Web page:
Before the quilt pattern...there was the idea...The Quilt Design.
Which blocks to use? What kind of layout? Which fabrics?
These questions need answers before the quilt pattern is even drafted, before the first stitch is taken.
To assist you with your own designing, we've assembled these design pages to help you visualize how different quilt blocks look in different settings, in different combinations.
Sometimes we even learn better when we take things apart.
From time to time we'll add antique quilt designs and then deconstruct them to to figure out the best way to recreate the quilt based on our own personal skills and preferences.
Use these ideas to jump start your own creativity!
Some of these pages have links to the block instructions, either traditional and/or paper piecing.
Some do not--those pages are meant for purely for inspiration!
Free downloads are available for the paper piecing block patterns and templates when they are used.
Some designs include coloring pages for layouts. You'll find
them near the bottom of their design page if they are available.
Now let's get busy and enjoy the creative patchwork design process!
Begin by clicking on an image below...
Click here to see one solution for picking fabrics for your next quilt.
This is a brand new section that started out simply because someone asked a question in a Facebook group.
As 'deconstructed' design pages are added, there'll be the same type of picture links as above.
This section of the website is a work-in-progress. New designs will be added as the pages are written and illustrated.
Now, this is where you can help!
If you're interested in a particular design that we haven't written yet, Contact Us to tell me what you're looking for. While I can't guarantee that it'll be done immediately, knowing that there's interest in a particular pattern is very good motivation.
Another way you can help, is if you've got pictures of your quilts, submit them to our 'Share Your Quilts' section.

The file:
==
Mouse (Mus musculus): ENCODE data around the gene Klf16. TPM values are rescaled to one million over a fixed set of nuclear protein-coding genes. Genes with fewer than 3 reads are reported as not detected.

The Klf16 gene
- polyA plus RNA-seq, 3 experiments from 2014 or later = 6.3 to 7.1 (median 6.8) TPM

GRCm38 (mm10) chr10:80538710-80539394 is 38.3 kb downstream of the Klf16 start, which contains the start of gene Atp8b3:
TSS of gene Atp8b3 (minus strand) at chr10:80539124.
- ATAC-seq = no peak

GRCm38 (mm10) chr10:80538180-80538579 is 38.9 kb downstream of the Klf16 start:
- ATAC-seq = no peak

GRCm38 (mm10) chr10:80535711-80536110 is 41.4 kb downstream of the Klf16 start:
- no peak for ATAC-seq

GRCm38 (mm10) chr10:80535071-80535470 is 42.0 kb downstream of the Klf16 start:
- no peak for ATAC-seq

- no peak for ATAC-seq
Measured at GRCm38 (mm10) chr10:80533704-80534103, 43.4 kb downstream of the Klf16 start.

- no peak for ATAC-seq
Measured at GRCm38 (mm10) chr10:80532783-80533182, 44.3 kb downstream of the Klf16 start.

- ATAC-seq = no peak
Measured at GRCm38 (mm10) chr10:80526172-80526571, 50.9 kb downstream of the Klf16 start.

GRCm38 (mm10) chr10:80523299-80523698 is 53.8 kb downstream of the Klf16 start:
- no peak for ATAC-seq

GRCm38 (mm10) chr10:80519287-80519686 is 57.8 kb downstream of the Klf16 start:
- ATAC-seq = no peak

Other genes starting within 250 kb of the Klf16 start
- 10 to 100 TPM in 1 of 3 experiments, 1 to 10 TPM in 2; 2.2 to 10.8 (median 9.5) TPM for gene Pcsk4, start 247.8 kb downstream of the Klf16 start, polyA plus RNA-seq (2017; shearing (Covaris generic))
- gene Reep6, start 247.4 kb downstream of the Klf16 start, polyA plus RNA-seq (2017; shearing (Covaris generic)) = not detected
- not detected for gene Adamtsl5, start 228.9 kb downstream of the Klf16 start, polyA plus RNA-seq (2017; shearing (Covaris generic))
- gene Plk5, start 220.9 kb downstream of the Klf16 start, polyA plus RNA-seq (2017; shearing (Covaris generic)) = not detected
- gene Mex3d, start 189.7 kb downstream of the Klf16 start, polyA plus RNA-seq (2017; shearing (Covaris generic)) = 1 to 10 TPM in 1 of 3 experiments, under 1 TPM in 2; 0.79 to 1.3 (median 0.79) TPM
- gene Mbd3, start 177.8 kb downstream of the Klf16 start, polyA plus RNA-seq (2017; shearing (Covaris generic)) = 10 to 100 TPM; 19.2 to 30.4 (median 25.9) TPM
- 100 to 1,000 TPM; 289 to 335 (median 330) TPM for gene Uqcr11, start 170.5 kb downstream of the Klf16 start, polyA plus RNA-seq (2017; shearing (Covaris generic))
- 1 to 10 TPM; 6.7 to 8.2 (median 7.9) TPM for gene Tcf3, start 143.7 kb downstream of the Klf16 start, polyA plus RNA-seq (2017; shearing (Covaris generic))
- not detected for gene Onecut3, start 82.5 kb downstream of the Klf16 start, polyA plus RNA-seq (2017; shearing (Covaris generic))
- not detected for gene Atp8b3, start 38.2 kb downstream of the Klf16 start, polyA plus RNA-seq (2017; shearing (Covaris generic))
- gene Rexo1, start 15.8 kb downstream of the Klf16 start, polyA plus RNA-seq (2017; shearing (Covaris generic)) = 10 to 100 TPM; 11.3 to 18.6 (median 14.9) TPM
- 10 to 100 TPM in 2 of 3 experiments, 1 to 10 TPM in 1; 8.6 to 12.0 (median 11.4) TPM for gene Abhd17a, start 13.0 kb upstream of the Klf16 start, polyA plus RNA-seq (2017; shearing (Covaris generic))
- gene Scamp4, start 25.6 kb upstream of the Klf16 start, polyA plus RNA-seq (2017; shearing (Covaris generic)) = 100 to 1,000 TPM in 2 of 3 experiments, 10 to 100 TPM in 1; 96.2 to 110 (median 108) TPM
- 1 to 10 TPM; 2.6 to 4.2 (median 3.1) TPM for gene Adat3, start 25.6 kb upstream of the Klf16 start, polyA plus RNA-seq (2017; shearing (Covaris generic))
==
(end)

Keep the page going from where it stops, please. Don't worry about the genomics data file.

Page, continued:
At some point, I'd like to have a slide show on each design page with examples of YOUR quilts so that others can benefit. We all know how inspiring it is to go to a show and see all the quilts. You just can't wait to get back into your own studio!
If you are a published designer and have a pattern(s) for sale that's a good fit for one of our pages...submit it to the 'Share Your Quilts' link...describe your quilt and be sure to add where someone can buy it and for how much. That would be very helpful and appreciated!
These are my go-to resources for quilt block ideas.
Can you tell?
It's in color.
It's got a ton of blocks.
What's not to love?
Next on my 'must-have' list is Barbara Brackman's Encyclopedia of Pieced Quilt Patterns.
Unlike the Maggie Malone book, the blocks in this volume are hand-drawn and in black and white—no color—personally, I prefer colored drawings to work with.
This book is no longer in print.
If you can come by a copy expect it to be wickedly expensive. Once in awhile you can find it here on Amazon.com.
UPDATE: Electric Quilt, in cooperation with Barbara Brackman has announced they plan to republish the Encyclopedia sometime in 2020.
However, all is not lost if you can't find a hard copy.
BlockBase is the computerized version of the Barbara Brackman's Encyclopedia of Pieced Quilt Patterns.
It contains designs for over 4300 blocks—pretty much every block published from the 1830's through the 1970's.
It can be used with Electric Quilt and is a Windows based program.
In fact, there are instructions included so that you can pull up the digital patterns within Electric Quilt (PC version for now) without having to open up BB program.
UPDATE: Electric Quilt has announced that they will be rereleasing the standalone BlockBase software for BOTH PC and MAC in 2020.
This is terrific news.
Finally there's The Quilter's Album of Patchwork Patterns by Jinny Beyer.
Lots of detail and in color, it is a beautiful volume. That said, I check it out of my local library on a regular basis instead of purchasing it—can you see the library sticker on it's spine. Yep, it's from the Plainfield Public Library.
Simply because I own the previous three references and find this the least user-friendly of the group.
And it does make a fabulous coffee table book!